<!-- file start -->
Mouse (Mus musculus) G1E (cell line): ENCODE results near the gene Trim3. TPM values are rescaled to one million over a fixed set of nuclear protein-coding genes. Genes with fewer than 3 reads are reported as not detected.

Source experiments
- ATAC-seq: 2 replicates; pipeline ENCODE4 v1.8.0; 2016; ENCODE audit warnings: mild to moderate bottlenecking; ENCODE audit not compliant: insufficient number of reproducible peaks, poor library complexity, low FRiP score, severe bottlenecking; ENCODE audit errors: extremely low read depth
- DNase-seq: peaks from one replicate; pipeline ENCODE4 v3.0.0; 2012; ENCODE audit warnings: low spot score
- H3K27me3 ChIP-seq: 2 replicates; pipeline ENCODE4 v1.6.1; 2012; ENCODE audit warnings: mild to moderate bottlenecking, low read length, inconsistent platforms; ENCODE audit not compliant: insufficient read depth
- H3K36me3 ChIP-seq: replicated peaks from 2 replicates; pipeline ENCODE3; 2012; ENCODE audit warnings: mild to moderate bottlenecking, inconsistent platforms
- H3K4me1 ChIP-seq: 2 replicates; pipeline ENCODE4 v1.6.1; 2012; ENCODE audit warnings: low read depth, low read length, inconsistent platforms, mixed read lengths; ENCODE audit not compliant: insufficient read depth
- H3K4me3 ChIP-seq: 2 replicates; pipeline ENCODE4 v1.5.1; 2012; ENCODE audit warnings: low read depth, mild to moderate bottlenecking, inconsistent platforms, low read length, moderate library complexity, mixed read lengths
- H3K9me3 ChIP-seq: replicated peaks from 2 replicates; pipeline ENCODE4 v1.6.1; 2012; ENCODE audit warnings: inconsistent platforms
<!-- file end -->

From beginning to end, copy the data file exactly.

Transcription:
Mouse (Mus musculus) G1E (cell line): ENCODE results near the gene Trim3. TPM values are rescaled to one million over a fixed set of nuclear protein-coding genes. Genes with fewer than 3 reads are reported as not detected.

Source experiments
- ATAC-seq: 2 replicates; pipeline ENCODE4 v1.8.0; 2016; ENCODE audit warnings: mild to moderate bottlenecking; ENCODE audit not compliant: insufficient number of reproducible peaks, poor library complexity, low FRiP score, severe bottlenecking; ENCODE audit errors: extremely low read depth
- DNase-seq: peaks from one replicate; pipeline ENCODE4 v3.0.0; 2012; ENCODE audit warnings: low spot score
- H3K27me3 ChIP-seq: 2 replicates; pipeline ENCODE4 v1.6.1; 2012; ENCODE audit warnings: mild to moderate bottlenecking, low read length, inconsistent platforms; ENCODE audit not compliant: insufficient read depth
- H3K36me3 ChIP-seq: replicated peaks from 2 replicates; pipeline ENCODE3; 2012; ENCODE audit warnings: mild to moderate bottlenecking, inconsistent platforms
- H3K4me1 ChIP-seq: 2 replicates; pipeline ENCODE4 v1.6.1; 2012; ENCODE audit warnings: low read depth, low read length, inconsistent platforms, mixed read lengths; ENCODE audit not compliant: insufficient read depth
- H3K4me3 ChIP-seq: 2 replicates; pipeline ENCODE4 v1.5.1; 2012; ENCODE audit warnings: low read depth, mild to moderate bottlenecking, inconsistent platforms, low read length, moderate library complexity, mixed read lengths
- H3K9me3 ChIP-seq: replicated peaks from 2 replicates; pipeline ENCODE4 v1.6.1; 2012; ENCODE audit warnings: inconsistent platforms